You will need to present strong and compelling evidence to the panel to demonstrate that your son is of the ability to benefit from a grammar school education. If you son reached the pass mark you will be making a RESOURCES APPEAL. Look at the criteria used to prioritise entry to the school. If your son is on the waiting list it is because the school is claiming to be full. The School will have to show the panel that increasing the numbers to include your son will detrimentally affect the education and resources offered to the other boys in his year group. You will have to persuade the panel that either the criteria were not correctly applied in your son’s case, or that the special reasons in your case mean that your son’s needs are greater than the detrimental effect his entry will have on his year group. If your son hasn’t reached the pass mark, your appeal will be on the basis of SELECTION AND RESOURCES. The evidence must prove high academic ability and may also include proof of mitigating circumstances for not securing a higher mark. The most ready source of information about your son’s ability is likely to be his primary school. You should ask yourself whether the school will feel able to support your appeal and what evidence they could produce.

Lower than expected mark – mitigating circumstances

  • The panel will be looking for strong and compelling extenuating circumstances which are sufficient to explain the shortfall in marks
  • Documentary evidence from an appropriate person outside the family who can substantiate how your child was affected will carry more “weight” than a statement on the appeal form.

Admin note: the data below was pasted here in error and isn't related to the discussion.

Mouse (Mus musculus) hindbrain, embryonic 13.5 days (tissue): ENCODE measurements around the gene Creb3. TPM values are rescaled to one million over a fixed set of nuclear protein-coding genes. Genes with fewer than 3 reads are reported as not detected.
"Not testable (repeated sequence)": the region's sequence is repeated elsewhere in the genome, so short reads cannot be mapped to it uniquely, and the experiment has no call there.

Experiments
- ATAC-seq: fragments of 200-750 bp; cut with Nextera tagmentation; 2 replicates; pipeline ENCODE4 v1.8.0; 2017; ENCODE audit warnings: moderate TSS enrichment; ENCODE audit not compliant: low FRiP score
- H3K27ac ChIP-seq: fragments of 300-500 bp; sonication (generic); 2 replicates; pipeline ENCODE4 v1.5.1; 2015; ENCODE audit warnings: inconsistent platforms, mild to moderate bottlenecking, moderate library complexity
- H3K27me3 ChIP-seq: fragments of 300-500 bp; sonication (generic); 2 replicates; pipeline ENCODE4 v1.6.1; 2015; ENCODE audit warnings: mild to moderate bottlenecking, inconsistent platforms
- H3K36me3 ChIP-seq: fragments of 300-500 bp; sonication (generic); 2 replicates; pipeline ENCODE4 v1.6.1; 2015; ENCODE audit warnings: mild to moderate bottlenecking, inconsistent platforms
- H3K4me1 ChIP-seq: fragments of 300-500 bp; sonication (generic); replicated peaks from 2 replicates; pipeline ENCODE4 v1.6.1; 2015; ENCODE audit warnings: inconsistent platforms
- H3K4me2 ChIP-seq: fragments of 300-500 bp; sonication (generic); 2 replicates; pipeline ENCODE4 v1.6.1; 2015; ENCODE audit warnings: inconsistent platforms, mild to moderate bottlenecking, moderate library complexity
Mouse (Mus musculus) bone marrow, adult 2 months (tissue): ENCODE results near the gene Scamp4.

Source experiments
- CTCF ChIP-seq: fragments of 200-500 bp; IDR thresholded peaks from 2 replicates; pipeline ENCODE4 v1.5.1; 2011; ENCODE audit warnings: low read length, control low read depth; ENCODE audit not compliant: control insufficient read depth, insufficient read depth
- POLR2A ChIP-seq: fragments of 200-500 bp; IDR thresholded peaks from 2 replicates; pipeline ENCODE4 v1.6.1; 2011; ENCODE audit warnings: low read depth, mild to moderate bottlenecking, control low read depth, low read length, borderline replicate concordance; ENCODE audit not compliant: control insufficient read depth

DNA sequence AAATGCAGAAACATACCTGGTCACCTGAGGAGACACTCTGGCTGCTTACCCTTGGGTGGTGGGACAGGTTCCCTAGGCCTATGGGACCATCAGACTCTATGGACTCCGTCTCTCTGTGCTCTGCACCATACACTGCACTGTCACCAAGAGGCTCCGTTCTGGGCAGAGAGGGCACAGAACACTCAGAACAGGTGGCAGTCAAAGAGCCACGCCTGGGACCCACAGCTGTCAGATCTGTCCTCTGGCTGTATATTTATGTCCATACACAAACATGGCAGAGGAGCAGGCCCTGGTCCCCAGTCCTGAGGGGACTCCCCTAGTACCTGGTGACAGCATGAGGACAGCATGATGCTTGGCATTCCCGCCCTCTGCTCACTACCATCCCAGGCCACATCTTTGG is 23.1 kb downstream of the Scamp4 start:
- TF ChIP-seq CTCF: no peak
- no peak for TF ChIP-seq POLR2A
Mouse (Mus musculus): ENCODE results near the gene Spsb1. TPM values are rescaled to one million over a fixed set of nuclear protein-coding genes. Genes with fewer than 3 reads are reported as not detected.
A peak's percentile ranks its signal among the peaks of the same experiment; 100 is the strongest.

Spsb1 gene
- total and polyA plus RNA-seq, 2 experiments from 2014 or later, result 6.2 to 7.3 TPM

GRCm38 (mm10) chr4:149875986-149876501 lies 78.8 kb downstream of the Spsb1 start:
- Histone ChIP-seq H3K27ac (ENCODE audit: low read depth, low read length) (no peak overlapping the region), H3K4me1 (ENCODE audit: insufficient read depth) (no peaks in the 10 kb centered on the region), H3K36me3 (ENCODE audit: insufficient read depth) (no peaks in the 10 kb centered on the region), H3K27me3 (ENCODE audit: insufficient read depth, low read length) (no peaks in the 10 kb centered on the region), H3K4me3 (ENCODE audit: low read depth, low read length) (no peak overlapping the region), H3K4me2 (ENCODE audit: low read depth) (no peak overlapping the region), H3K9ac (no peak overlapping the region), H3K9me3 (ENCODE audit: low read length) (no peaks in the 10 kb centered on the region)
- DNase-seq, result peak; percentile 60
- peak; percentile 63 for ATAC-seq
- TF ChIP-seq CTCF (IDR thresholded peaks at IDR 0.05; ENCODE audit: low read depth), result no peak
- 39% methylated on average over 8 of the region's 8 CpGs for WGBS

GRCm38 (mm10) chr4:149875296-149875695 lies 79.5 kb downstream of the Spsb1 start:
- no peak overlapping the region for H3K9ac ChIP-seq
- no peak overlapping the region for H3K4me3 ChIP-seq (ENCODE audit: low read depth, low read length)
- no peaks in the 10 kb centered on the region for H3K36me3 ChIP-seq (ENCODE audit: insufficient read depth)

• The death of a family member the night before the test who lived in the same household, would carry more “weight” than a distant relative who lived in Scotland and died some months ago.
  • Minor events – such as a poor night’s sleep - are unlikely to attract much weight.

All evidence needs to be corroborated. Evidence should be submitted at the time of your appeal unless this is unavoidable. Additional evidence must be submitted to the Clerk anytime up until the additional documents deadline.

Am I wasting my time appealing?

No, appeals for places at grammar schools can be successful. However you must present a strong case, backed by compelling and corroborative evidence which clearly demonstrates that your son has the same academic ability of those who have already been offered a place. It must also be shown that in the panel’s view, the admission of another child will not prejudice the efficient education and use of resources.

What happens at Stage 1?

If there is a large number of appeals to be heard, this will normally be heard with other parents. Otherwise, Stage 1 and Stage 2 will both be heard in private for each appeal. Stage 1 usually takes about 2 hours but can take longer depending on the questions that are asked. This is the stage where our Presenting Officer – the School’s representative – puts their case for refusing admission. This will be that our admissions arrangements have been lawfully set and applied fairly. As a grammar school, we do not have to fill vacancies if a candidate is not of the required academic standard to benefit from a grammar school education. The Appeals Code also allows the School to argue that we cannot go above our published admission number (PAN) or other admission limit (AL) as there would a prejudice to efficient education or the efficient use of resources should any other boy be admitted to the year group. After the Presenting Officer has presented the case, the panel will ask questions and then the Chairman will invite parents to ask questions. At the end of this Stage, the panel will adjourn and consider whether the case has been made that the boy has been refused lawfully. You are welcome to remain to hear from the Clerk if the panel has accepted our case. If it has, the panel will consider your son’s circumstances at Stage 2.